Title: Wither

Author: Lauren DeStefano

I’ve had this on my to-read list for awhile, and I was lucky enough to get my hands on an ARC.  Huzzah.  Guys, I seriously tore through this sucker in a day.  Less than, actually.  First off, lemme start with this – the cover is WICKED GORGEOUS. I’ll be the first to admit I totally judge a book by its cover.  I remember seeing this on a GoodReads book list and I literally thought “oooo pretty” and added it to my “too read” stack. Sad but true.

Second, I’ll put this out there.  Feel free to judge me.  Because of my recent romance kick, I’ve had a hard time settling into YA books.  I tell myself this is because most YA books just aren’t that…what’s the word…I dunno, decent? Quality? Not crap?  Rip offs of Stephanie Meyer?  But I’m pretty sure a small part of me misses the, er, adult-ness of a BIG GIRL BOOK.  Meh.  Well, I am happy to say that Wither hooked me.

Wither is the first in a series called The Chemical Garden Trilogy.  Set in a world ravaged by a virus that kills men at 25 and women at 20, Wither follows the story of 16 year old Rhine Ellery.  Rhine is kidnapped by Gatherers, men who swipe young girls off the streets and force them into polygamous marriages in order to keep up the world’s population.  Despite Rhine’s crap-luck at being kidnapped, her genetic abnormality of heterchromia (keep up, slackers – that means two different colored eyes) manages to land her a spot in a wealthy and connected estate.  Her husband-to-be, Linden, is actually a decent guy.  His father, on the other hand, not so much.  Old Man Creepy is what is called a First Generation – those who were uneffected by the virus and live into a ripe old age.  Rhine manages to make friends with her fellow captives, aka sister wives, one 13, the other 18, as well as the staff of the estate.  She particularly becomes fond of the servant Gabriel.  Wither follows Rhine’s struggle with her forced marriage, her love and concern for her twin brother fending for himself in the big-bad world, and her bond with her sister wives and husband. She wants desperately to escape, but she wars with the ramifications of such actions.

So, yeah, I read this in a few hours. It was incredibly fascinating.  I loved the world DeStefano created.  It’s violent, dirty and brutal, but also intriguingly passionate.  You want Rhine to fight for herself and the four years she has left of her life, but at the same time you find yourself sympathizing with the Baddies.  Or at least, you come to understand why they do what they do.   In a way I was reminded of The Hunger Games, or at least the post-apocalyptic feel of it. I very much liked Rhine.  No whiny, brooding idiot here.  She’s smart, passionate and headstrong.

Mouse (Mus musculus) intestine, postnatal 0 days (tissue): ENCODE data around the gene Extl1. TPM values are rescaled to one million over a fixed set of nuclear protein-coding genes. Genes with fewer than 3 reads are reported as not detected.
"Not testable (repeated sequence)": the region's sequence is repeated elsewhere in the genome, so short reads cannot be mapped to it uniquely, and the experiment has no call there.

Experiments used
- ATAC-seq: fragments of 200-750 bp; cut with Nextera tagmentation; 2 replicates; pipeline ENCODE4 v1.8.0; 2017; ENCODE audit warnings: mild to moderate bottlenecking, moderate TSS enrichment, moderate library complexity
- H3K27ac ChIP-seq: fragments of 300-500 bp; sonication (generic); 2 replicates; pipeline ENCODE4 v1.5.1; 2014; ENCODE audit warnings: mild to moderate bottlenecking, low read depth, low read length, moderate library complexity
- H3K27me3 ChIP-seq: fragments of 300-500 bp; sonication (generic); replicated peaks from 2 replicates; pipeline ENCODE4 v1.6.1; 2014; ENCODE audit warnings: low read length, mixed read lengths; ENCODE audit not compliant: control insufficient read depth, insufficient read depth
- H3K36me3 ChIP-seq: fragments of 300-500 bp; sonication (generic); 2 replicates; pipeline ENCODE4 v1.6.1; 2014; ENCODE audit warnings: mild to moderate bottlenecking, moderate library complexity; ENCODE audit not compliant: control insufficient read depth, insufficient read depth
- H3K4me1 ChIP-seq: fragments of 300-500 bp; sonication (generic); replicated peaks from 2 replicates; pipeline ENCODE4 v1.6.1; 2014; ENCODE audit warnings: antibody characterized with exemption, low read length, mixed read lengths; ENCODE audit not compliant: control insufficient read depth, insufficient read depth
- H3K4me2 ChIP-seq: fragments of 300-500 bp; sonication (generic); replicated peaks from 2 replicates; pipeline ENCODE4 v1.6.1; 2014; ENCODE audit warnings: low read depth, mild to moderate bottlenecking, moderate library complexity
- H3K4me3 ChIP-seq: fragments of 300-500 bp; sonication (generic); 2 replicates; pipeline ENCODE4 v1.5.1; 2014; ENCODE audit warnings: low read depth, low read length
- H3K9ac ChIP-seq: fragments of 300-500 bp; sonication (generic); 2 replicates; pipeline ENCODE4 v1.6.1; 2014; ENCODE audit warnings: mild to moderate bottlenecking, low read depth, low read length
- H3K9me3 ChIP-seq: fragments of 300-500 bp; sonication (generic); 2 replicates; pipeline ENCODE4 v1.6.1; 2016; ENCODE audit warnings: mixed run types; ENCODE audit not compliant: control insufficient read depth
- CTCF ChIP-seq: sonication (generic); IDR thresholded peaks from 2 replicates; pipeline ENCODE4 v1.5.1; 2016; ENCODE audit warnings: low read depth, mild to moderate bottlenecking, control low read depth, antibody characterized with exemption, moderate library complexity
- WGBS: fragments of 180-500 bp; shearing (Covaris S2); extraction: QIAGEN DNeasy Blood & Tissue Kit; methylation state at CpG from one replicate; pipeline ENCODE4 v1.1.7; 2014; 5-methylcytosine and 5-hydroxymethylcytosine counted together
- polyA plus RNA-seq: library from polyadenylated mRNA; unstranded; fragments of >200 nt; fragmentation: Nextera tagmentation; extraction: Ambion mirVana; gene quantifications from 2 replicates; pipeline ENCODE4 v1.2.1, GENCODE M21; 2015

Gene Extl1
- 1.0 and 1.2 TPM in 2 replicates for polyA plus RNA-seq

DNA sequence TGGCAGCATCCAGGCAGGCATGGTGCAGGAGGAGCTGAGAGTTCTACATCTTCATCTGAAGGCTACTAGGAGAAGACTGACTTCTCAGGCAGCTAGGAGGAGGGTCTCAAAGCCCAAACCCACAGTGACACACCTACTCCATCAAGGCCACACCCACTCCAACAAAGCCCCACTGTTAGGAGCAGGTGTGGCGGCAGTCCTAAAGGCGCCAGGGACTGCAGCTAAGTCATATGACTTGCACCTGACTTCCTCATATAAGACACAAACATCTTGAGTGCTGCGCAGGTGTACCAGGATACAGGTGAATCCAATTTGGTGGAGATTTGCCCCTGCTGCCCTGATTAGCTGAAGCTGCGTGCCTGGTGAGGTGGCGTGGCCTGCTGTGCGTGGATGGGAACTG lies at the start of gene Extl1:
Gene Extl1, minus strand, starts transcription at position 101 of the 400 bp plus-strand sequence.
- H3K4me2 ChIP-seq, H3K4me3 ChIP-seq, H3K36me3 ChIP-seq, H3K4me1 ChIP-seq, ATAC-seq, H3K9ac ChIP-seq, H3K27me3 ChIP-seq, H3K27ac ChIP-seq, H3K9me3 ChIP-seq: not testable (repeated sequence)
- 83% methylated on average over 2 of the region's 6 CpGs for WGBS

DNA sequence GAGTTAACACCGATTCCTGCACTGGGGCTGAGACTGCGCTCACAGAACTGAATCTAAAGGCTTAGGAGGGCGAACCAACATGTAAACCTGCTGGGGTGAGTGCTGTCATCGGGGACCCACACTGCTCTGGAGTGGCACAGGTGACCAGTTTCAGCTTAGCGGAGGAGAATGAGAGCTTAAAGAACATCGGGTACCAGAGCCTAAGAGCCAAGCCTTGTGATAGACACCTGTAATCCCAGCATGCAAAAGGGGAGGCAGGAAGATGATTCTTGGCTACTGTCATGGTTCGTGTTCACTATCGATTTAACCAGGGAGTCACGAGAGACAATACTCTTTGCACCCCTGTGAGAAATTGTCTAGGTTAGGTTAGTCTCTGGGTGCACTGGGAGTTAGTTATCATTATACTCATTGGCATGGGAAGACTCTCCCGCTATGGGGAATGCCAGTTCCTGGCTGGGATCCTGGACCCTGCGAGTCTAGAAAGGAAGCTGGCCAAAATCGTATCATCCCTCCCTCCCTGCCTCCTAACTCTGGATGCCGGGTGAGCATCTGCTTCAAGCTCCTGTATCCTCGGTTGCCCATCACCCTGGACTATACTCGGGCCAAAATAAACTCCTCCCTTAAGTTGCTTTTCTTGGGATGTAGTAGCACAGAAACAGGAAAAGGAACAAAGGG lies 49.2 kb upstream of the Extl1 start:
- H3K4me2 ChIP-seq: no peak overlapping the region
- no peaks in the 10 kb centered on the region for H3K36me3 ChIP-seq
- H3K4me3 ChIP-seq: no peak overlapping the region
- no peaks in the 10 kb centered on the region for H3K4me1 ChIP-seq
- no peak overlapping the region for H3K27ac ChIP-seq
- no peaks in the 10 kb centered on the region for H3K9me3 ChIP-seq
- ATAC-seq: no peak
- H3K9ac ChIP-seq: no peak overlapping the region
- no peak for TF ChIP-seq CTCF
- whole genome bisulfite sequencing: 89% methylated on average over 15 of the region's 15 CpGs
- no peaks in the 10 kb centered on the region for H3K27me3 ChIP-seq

What I truly appreciated, though, was the non-cliffhanger ending.  When I pick up a brand spanking new book and see it’s part of a series I cringe.  I’m a bitch about having to wait.  I need. To. Know. What. Happens.  Wither has a satisfying ending that ties up the ends for the first installment, but still leaves you looking forward to where Rhine is heading next.  Effing-A.

What I loved about this book: the world building, hands down.

What I didnt’ like: So far, nothing really.

My Rating: B++

I’m definitely sticking with this series.  I imagine it’s going to be HUGE.

Wither is due out March 22, 2011 by Simon & Schuster Books for Young Readers.

2 Responses

  1. Just out of curiousity, would you recommend this book for a YA? It sounds like something my DD would enjoy (she loved The Hunger Games) but want to make sure that the marriage and reproductive aspects aren’t too mature. Thoughts?

    1. I think Wither is a good mix between adult themes crossed with a teenage mindframe, if that makes any sense. There are some mature themes in The Chemical Garden series, but nothing too outrageous. If anything it makes you think. The dystopian theme is a nice touch and it forces you to think outside the boundaries. There are allusions to sex but we don’t get gratuitous scenes, and it’s all appropriate to what’s happening in the plot. I know the 2nd in the series just released recently. I’d say it’s probably a safe recommendation.

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